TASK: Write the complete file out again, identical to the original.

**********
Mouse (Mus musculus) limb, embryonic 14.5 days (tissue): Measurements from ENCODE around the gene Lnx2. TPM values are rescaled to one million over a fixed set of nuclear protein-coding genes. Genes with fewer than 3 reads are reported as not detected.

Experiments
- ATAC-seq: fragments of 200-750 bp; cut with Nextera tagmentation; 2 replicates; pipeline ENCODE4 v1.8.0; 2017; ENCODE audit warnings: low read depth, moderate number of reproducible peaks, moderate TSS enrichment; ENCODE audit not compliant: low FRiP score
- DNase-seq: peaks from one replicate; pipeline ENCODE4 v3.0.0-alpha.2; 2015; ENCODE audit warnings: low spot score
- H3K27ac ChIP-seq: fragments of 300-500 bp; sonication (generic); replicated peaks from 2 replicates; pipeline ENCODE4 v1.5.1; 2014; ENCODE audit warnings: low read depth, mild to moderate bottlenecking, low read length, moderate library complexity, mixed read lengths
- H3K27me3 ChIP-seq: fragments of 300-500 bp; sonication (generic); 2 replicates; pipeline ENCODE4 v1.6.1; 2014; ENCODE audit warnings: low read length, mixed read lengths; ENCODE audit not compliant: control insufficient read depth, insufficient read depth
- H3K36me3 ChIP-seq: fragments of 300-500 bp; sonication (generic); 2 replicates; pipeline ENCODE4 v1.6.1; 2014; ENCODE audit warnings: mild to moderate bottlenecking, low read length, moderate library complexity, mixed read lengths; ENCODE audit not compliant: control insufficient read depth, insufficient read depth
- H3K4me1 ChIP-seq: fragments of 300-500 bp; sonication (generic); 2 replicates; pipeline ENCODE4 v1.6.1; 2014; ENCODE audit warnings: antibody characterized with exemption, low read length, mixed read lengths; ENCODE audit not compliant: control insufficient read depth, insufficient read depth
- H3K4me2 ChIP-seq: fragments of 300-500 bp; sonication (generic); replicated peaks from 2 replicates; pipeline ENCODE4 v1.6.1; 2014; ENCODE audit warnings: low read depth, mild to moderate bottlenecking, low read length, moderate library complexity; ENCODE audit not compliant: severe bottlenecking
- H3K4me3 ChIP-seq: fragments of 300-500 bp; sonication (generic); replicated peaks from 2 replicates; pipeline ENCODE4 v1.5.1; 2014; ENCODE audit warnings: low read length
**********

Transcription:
Mouse (Mus musculus) limb, embryonic 14.5 days (tissue): Measurements from ENCODE around the gene Lnx2. TPM values are rescaled to one million over a fixed set of nuclear protein-coding genes. Genes with fewer than 3 reads are reported as not detected.

Experiments
- ATAC-seq: fragments of 200-750 bp; cut with Nextera tagmentation; 2 replicates; pipeline ENCODE4 v1.8.0; 2017; ENCODE audit warnings: low read depth, moderate number of reproducible peaks, moderate TSS enrichment; ENCODE audit not compliant: low FRiP score
- DNase-seq: peaks from one replicate; pipeline ENCODE4 v3.0.0-alpha.2; 2015; ENCODE audit warnings: low spot score
- H3K27ac ChIP-seq: fragments of 300-500 bp; sonication (generic); replicated peaks from 2 replicates; pipeline ENCODE4 v1.5.1; 2014; ENCODE audit warnings: low read depth, mild to moderate bottlenecking, low read length, moderate library complexity, mixed read lengths
- H3K27me3 ChIP-seq: fragments of 300-500 bp; sonication (generic); 2 replicates; pipeline ENCODE4 v1.6.1; 2014; ENCODE audit warnings: low read length, mixed read lengths; ENCODE audit not compliant: control insufficient read depth, insufficient read depth
- H3K36me3 ChIP-seq: fragments of 300-500 bp; sonication (generic); 2 replicates; pipeline ENCODE4 v1.6.1; 2014; ENCODE audit warnings: mild to moderate bottlenecking, low read length, moderate library complexity, mixed read lengths; ENCODE audit not compliant: control insufficient read depth, insufficient read depth
- H3K4me1 ChIP-seq: fragments of 300-500 bp; sonication (generic); 2 replicates; pipeline ENCODE4 v1.6.1; 2014; ENCODE audit warnings: antibody characterized with exemption, low read length, mixed read lengths; ENCODE audit not compliant: control insufficient read depth, insufficient read depth
- H3K4me2 ChIP-seq: fragments of 300-500 bp; sonication (generic); replicated peaks from 2 replicates; pipeline ENCODE4 v1.6.1; 2014; ENCODE audit warnings: low read depth, mild to moderate bottlenecking, low read length, moderate library complexity; ENCODE audit not compliant: severe bottlenecking
- H3K4me3 ChIP-seq: fragments of 300-500 bp; sonication (generic); replicated peaks from 2 replicates; pipeline ENCODE4 v1.5.1; 2014; ENCODE audit warnings: low read length